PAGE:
Review: The King of Kindergarten by Derrick Barnes

The King of Kindergarten by Derrick Barnes

The King of Kindergarten by Derrick Barnes, illustrated by Vanessa Brantley-Newton (9781524740740)

So many picture books about starting kindergarten focus on the stress and worries of the child. Here is a picture book that looks at a confident child who manages to start his time at school without stressing out. The little boy at the center of this book thinks of himself as a king and using at confidence to face his first day at school. He gets dressed himself, eats a big breakfast, and takes his royal carriage (the bus) to school. Once he is there, he holds his head high and smiles at everyone, just like his Mommy told him. He introduces himself to his new teacher and to the other children at his table. He likes his teacher, plays with the other kids, and has a great time. At the end of the day, he can’t wait to tell his parents about what happened and looks forward to the next day of school too.

This book is entirely refreshing in its approach to the first day of school. Barnes doesn’t just feature a confident young man but he also shows that the parents have been instrumental is getting this child to feel empowered. There is a focus too on joining a community of learners and being a good friend. The book is written in second person, which clearly invites readers to feel this confident themselves.

The illustrations are colorful with deep and bright backgrounds that show the different scenes. The class is made up of diverse children and exudes a wonderful inclusive warmth on the page. There is a sense of discovery about the wonders of school as the book continues.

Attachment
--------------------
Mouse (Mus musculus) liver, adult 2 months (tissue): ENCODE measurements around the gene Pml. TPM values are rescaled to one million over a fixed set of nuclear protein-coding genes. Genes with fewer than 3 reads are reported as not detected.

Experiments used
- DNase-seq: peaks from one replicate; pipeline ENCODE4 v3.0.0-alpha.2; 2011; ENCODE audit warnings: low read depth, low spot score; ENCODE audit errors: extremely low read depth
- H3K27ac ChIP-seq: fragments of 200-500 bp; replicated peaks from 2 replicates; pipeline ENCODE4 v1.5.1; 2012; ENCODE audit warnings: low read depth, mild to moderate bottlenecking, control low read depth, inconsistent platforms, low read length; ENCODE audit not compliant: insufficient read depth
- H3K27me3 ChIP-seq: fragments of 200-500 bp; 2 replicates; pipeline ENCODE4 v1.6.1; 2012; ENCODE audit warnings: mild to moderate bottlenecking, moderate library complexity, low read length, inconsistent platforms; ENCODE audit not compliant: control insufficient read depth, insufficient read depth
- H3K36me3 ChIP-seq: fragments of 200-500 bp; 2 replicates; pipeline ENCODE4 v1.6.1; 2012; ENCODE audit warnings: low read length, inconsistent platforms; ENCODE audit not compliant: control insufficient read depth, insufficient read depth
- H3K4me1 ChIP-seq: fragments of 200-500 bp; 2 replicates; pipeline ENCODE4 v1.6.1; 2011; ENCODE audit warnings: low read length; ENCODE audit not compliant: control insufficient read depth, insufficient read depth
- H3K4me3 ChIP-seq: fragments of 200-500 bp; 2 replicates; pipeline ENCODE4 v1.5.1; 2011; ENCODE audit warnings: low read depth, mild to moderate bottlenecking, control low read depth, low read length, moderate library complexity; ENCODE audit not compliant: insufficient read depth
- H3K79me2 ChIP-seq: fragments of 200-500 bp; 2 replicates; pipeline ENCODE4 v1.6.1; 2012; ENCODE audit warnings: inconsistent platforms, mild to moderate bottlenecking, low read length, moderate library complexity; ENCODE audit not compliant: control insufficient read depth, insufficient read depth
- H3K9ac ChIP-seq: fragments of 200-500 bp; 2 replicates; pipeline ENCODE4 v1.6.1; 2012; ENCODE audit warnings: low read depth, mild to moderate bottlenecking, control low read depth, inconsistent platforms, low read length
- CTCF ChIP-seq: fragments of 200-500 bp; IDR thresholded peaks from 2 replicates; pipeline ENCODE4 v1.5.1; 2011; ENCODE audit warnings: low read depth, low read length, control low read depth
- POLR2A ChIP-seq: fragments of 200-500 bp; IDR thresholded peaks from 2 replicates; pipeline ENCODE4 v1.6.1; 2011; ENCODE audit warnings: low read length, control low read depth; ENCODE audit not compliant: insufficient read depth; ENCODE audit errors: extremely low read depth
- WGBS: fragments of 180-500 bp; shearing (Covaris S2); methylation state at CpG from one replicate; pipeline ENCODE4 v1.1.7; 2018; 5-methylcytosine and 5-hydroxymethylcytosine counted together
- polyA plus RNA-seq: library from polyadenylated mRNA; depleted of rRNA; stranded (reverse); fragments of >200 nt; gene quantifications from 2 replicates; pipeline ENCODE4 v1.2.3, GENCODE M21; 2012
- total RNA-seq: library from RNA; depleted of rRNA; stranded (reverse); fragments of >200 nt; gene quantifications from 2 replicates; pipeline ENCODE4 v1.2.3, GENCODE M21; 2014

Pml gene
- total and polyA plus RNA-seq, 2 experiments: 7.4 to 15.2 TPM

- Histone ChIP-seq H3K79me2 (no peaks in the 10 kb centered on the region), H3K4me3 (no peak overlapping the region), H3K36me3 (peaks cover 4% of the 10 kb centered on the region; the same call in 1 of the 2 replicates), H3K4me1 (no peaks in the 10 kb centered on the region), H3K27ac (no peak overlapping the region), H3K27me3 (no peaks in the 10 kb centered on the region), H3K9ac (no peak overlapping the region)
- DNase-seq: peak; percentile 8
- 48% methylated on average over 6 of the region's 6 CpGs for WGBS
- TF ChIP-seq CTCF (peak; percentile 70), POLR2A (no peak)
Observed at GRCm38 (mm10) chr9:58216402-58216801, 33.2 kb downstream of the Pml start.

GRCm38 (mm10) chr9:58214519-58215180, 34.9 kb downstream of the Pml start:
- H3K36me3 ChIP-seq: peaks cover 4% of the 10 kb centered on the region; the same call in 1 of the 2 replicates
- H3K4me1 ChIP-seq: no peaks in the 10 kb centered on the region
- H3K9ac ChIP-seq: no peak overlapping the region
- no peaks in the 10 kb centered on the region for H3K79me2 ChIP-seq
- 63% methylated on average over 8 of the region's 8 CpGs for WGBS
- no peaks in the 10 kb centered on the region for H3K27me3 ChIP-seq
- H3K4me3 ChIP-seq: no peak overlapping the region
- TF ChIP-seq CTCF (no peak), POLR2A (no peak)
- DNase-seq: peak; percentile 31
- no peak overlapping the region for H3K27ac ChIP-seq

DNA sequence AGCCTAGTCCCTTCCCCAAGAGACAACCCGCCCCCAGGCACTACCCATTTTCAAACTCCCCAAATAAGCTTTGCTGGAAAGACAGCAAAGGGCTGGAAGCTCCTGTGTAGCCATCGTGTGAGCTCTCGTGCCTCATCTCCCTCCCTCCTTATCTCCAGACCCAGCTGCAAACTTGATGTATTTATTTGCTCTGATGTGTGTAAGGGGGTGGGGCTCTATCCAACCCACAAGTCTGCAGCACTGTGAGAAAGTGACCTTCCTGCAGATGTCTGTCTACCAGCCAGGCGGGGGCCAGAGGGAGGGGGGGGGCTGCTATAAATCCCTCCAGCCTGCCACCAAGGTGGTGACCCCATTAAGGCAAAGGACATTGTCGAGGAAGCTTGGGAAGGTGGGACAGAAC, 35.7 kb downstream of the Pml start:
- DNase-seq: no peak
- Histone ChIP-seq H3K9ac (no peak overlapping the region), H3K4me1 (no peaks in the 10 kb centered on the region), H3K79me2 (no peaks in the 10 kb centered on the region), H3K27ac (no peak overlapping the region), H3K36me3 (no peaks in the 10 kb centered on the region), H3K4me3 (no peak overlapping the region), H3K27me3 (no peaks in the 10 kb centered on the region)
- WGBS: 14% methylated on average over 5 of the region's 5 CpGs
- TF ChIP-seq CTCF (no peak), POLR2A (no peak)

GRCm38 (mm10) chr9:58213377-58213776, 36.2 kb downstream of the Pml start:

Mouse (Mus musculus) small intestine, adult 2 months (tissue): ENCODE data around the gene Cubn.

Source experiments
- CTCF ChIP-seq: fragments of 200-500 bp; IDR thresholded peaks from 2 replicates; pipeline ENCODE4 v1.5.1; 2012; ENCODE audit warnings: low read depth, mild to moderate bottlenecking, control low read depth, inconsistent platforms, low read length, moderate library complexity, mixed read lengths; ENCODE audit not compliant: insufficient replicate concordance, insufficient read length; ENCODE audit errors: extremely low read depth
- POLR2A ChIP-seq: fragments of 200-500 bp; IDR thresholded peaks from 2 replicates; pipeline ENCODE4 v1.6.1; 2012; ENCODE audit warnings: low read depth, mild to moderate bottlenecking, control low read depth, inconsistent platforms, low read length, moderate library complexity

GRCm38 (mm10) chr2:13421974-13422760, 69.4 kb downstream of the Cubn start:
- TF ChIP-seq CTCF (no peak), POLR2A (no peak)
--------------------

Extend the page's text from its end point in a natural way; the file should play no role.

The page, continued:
One of the most positive books about kindergarten I’ve ever read. This one is a must buy! Appropriate for ages 4-6.

Reviewed from ARC provided by Nancy Paulsen Books.

Review: A Normal Pig by K-Fai Steele

A Normal Pig by K-Fai Steele

A Normal Pig by K-Fai Steele (9780062748577)

Pip is a pig who loves to make art, cook with her family and dream about what she is going to be when she grows up. But then one day, a new kid at school teases her about the lunch she brought saying that it stinks. The new pig also doesn’t like Pip’s art projects either. They even ask if her mother is her babysitter, since they aren’t the same color. Pip is furious when she goes home and she demands that they make her a normal lunch. Instead, they travel as a family into the city to explore a bit. In the city, Pip hears all sorts of different languages being spoken. The pigs are all different colors and patterns. When Pip asks for normal food, she is told that the food isn’t weird at all. Pip feels a lot better when they get home. Her parents offer a normal lunch, but Pip decides to take her same one. At school, she is teased again but this time offers tastes to everyone and they like it!

Steele explores what it means to be different in a sea of pink pigs. She also looks at what being targeted by a bully feels like when you are a small child and how it can shake your confidence in yourself and your family. Pip’s desire to be more normal is something that children will be able to relate to. The look at an urban setting as a place where people with differences are celebrated is done with a clarity that is very welcome.

Steel’s art is crisp and colorful. She has created pigs of all different stripes and patterns as well as colors. Pip is the only polka-dotted pig in her class and her mother is the only black pig in the neighborhood. The strong patterns and clear differences will help young readers understand that everyone is unique and that differences are worth celebrating.

Just right for kids who aren’t normal, this book celebrates diversity. Appropriate for ages 4-6.

Reviewed from library copy.

Review: Hector: A Boy, a Protest, and the Photograph That Changed Apartheid by Adrienne Wright

Hector A Boy a Protest and the Photograph That Changed Apartheid by Adrienne Wright

Hector: A Boy, a Protest, and the Photograph That Changed Apartheid by Adrienne Wright (9781624146916)